There were 174 households, of which 33.3% had children under the age of 18 living with them, 47.7% were married couples living together, 12.1% had a female householder with no husband present, 6.3% had a male householder with no wife present, and 33.9% were non-families. 28.2% of all households were made up of individuals, and 8% had someone living alone who was 65 years of age or older. The average household size was 2.52 and the average family size was 2.97.

The median age in the village was 40.4 years. 24.7% of residents were under the age of 18; 6.6% were between the ages of 18 and 24; 23.7% were from 25 to 44; 30.9% were from 45 to 64; and 13.9% were 65 years of age or older. The gender makeup of the village was 50.9% male and 49.1% female.

2000 census[edit]

As of the census[4] of 2000, there were 452 people, 162 households, and 127 families living in the village. The population density was 514.6 per square mile (198.3/km2). There were 174 housing units at an average density of 198.1 per square mile (76.3/km2). The racial makeup of the village was 97.57% White, 0.44% Native American, 0.22% Asian, and 1.77% from two or more races. Hispanic or Latino of any race were 1.99% of the population.

There were 162 households, out of which 35.8% had children under the age of 18 living with them, 61.7% were married couples living together, 10.5% had a female householder with no husband present, and 21.6% were non-families. 19.8% of all households were made up of individuals, and 8.6% had someone living alone who was 65 years of age or older. The average household size was 2.79 and the average family size was 3.19.

In the village, the population was spread out, with 30.5% under the age of 18, 5.8% from 18 to 24, 27.9% from 25 to 44, 22.8% from 45 to 64, and 13.1% who were 65 years of age or older. The median age was 36 years. For every 100 females, there were 101.8 males. For every 100 females age 18 and over, there were 109.3 males.

The median income for a household in the village was $40,500, and the median income for a family was $42,679. Males had a median income of $32,083 versus $23,125 for females. The per capita income for the village was $17,015. About 3.1% of families and 5.9% of the population were below the poverty line, including 10.6% of those under age 18 and 4.1% of those age 65 or over.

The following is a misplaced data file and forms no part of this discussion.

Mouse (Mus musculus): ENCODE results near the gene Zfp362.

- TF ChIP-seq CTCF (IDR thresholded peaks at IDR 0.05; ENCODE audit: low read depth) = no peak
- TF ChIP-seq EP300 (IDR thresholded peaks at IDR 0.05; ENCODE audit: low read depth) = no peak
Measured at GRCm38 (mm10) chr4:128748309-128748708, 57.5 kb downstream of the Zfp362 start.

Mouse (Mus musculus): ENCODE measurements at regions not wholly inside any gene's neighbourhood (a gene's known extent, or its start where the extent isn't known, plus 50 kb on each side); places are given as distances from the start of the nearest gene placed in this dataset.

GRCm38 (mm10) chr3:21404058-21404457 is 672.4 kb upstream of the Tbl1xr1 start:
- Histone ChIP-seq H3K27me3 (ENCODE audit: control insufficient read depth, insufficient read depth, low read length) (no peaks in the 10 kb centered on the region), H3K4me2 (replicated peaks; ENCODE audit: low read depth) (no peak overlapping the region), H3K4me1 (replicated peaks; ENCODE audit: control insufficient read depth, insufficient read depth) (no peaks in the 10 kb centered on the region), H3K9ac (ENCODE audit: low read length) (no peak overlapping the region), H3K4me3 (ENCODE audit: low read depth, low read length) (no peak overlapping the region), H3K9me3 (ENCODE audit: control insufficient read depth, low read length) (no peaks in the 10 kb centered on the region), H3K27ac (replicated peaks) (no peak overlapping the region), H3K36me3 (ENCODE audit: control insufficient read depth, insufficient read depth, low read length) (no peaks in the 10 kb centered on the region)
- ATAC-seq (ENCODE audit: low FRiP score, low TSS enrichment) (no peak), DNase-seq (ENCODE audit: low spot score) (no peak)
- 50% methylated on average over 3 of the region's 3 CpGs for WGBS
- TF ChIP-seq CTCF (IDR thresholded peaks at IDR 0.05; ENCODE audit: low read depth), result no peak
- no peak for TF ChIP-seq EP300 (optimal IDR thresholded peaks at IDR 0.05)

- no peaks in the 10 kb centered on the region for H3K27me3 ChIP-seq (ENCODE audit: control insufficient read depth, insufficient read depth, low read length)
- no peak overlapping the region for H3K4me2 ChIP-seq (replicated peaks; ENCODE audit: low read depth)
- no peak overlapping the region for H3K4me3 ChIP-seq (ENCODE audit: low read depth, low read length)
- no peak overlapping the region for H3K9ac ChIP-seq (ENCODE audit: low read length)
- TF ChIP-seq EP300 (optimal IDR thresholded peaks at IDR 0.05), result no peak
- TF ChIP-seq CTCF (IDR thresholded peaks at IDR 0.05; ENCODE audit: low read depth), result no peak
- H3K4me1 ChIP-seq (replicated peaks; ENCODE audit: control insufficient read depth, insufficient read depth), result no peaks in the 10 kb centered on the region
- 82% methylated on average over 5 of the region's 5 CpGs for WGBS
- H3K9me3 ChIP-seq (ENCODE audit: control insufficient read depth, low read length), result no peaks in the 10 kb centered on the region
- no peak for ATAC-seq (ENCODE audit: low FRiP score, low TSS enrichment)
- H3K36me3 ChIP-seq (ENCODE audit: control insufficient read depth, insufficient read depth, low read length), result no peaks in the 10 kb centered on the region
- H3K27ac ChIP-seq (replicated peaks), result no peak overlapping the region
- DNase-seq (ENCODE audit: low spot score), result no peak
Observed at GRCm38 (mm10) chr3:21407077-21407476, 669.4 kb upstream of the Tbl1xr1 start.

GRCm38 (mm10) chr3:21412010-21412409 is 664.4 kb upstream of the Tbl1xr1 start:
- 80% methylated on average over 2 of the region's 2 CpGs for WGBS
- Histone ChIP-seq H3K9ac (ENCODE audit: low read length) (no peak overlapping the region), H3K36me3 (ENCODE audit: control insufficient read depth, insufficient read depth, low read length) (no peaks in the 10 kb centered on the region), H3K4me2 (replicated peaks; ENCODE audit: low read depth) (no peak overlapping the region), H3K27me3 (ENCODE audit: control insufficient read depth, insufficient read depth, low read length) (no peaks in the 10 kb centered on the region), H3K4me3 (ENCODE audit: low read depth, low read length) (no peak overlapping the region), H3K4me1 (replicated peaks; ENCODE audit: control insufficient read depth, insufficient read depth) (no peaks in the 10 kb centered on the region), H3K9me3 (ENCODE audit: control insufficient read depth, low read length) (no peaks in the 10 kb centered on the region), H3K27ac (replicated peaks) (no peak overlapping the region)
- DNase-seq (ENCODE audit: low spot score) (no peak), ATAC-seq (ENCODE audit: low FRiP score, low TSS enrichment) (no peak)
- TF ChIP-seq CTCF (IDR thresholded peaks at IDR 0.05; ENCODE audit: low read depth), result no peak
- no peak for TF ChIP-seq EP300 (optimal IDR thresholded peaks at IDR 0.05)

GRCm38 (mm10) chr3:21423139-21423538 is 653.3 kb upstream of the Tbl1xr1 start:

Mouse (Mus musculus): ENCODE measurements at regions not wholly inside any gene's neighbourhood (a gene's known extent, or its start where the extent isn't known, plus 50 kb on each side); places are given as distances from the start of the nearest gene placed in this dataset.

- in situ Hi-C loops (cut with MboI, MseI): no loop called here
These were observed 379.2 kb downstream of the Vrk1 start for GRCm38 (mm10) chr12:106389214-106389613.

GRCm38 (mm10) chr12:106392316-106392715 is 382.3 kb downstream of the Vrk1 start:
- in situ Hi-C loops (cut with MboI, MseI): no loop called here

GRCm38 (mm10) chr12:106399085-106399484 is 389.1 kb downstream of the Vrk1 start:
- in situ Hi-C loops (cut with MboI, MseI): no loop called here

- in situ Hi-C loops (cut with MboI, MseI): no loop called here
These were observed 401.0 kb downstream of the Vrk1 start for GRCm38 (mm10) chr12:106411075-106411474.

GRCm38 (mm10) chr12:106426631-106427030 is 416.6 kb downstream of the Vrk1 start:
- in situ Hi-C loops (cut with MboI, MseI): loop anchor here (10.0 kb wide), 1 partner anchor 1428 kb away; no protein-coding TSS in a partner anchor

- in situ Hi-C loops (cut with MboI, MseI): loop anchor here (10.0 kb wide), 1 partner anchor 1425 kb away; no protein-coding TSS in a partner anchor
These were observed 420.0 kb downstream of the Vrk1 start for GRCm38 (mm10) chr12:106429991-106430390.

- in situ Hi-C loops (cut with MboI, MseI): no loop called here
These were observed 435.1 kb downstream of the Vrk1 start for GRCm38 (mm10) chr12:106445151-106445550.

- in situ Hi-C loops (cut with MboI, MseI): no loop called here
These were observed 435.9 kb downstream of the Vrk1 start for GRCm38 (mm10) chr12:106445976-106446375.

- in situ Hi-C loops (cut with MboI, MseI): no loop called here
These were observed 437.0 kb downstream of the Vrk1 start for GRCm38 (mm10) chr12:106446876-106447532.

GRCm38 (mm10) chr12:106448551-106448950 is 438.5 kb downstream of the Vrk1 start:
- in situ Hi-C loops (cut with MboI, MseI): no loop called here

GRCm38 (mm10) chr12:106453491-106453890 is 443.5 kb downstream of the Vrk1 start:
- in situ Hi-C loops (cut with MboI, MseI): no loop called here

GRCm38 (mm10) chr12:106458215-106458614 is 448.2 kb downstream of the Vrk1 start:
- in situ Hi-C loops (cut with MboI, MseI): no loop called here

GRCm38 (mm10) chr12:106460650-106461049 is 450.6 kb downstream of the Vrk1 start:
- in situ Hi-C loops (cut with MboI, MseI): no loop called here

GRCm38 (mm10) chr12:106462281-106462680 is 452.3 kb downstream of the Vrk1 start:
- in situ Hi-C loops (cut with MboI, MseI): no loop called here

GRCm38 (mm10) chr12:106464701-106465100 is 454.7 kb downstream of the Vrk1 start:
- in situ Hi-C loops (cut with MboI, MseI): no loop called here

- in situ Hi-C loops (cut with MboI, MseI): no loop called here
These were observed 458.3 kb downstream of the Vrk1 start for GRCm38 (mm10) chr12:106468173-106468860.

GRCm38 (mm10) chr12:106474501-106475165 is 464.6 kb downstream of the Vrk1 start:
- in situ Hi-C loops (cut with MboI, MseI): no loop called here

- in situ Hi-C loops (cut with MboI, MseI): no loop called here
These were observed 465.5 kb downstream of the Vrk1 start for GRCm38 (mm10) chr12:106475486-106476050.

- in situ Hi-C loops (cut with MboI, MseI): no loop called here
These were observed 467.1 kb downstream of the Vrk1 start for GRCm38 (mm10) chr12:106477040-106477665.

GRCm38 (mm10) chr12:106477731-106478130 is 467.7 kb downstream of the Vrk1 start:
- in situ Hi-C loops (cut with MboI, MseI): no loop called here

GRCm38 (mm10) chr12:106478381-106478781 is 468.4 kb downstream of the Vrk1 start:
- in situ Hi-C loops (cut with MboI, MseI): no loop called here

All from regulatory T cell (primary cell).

References[edit]

  1. ^ "2019 U.S. Gazetteer Files". United States Census Bureau. Retrieved July 25, 2020.
  2. ^ a b "U.S. Census website". United States Census Bureau. Retrieved 2012-11-25.
  3. ^ a b "Population and Housing Unit Estimates". United States Census Bureau. May 24, 2020. Retrieved May 27, 2020.
  4. ^ a b "U.S. Census website". United States Census Bureau. Retrieved 2008-01-31.
  5. ^ "US Board on Geographic Names". United States Geological Survey. 2007-10-25. Retrieved 2008-01-31.
  6. ^ a b Romig, Walter (1973). Michigan Place Names. 081431838X: Wayne State University Press. p. 106. ISBN 9780814318386. Retrieved February 16, 2016.CS1 maint: location (link)
  7. ^ (January 2011). Pages 1,5. Municipal Report: Organization of City and Village Government in Michigan. Updated. Michigan Municipal League. Accessed on February 15, 2016.
  8. ^ "2002 Golden Apple Awards" (PDF). Michigan.gov. 2002-10-14. Retrieved 2015-02-20.
  9. ^ "US Gazetteer files 2010". United States Census Bureau. Archived from the original on 2012-01-25. Retrieved 2012-11-25.
  10. ^ "Census of Population and Housing". Census.gov. Retrieved June 4, 2015.

External links[edit]